If you can't work out a compromise, there are ways to leave your home that result in less credit damage. Among them are
[check] Deed-in-lieu of foreclosure: You give the house back, saving the bank foreclosure expenses.
[check] Short sale: You get the bank to agree to let you try to sell the house for less than the mortgage value.
[check] Friendly foreclosure: You cooperate with the bank and leave the house in good shape on a timely basis.
Chapter 7 goes into more detail about these options.
Strategic mortgage default
Strategic mortgage default isn't an option that anyone likes. However, a number of people consider walking away from their homes as an alternative to trying to work matters out. Based on how much you owe, you may be very, very unlikely to get back the money you're putting into monthly mortgage payments. According to the Federal Reserve, strategic default is a particularly popular remedy for people who have lost 50 percent or more of their property values and owe large mortgages. Say that you owe $200,000 on your mortgage but your home is worth only $100,000. Why waste $100,000 in overpayments? Following that reasoning, some people are mailing the keys to the bank and walking away from their homes.
Credit damage from a strategic default is significant and lasts a long time. You can expect to have really bad credit for seven years and to see a credit score drop of 140 to 160 points. (See Chapter 14 for more on credit scoring.) Plus, Fannie Mae, the government agency that guarantees most mortgages, won't guarantee a new loan for you for the next seven years, which means that to buy another home in the next seven years, you'll pay more for a new mortgage and you'll need expensive mortgage insurance.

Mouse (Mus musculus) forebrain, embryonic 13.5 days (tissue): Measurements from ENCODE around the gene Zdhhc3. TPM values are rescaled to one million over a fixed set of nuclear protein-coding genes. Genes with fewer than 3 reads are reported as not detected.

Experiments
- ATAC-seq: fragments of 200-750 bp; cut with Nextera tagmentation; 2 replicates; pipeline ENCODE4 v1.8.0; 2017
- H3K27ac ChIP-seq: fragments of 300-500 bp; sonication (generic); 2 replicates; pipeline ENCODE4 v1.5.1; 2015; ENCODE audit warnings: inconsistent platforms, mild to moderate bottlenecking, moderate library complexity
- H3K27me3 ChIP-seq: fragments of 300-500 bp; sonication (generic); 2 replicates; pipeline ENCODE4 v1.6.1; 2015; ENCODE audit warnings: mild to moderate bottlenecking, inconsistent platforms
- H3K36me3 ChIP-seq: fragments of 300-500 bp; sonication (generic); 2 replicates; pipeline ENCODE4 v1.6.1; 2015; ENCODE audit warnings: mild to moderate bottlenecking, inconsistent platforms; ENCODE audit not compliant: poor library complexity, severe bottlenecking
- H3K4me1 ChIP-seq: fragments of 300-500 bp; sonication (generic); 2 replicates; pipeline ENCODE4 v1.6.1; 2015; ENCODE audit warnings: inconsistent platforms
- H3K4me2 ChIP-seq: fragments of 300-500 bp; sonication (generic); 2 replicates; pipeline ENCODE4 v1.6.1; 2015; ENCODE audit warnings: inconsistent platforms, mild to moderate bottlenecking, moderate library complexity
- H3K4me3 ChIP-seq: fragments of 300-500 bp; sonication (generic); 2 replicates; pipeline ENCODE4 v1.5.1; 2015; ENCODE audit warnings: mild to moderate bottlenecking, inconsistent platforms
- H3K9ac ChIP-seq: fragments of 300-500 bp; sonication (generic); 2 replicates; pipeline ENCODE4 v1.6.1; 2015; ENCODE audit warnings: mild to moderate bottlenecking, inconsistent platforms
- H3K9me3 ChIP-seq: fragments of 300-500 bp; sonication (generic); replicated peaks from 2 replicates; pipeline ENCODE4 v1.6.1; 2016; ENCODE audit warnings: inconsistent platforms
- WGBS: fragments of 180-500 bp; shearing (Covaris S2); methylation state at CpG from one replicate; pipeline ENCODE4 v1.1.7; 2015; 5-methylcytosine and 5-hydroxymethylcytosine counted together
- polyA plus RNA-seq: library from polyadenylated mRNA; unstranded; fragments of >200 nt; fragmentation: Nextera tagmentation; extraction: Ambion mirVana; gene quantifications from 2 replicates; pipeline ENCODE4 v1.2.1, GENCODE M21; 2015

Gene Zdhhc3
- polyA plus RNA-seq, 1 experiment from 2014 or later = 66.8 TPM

There are times in life when you just can't cope. For some people, this is also true in credit matters. If you're unable to come to terms with the aftermath of being overextended, bankruptcy may enable you to hit the reset button and start over again. But there is no free lunch.
While you pay a price in terms of future credit, bankruptcy for the right reasons and in the right circumstances may be your best bet. This section gives you a quick look at an often misunderstood and misused tool so that you can decide whether the cure for your debts is worth the damage to your credit. Chapter 8 has more information on the updated bankruptcy process, what it means to you, and what your alternatives are.
Excerpted from Credit Repair Kit For Dummies by Steven Bucci. Copyright © 2014 John Wiley & Sons, Ltd. Excerpted by permission of John Wiley & Sons.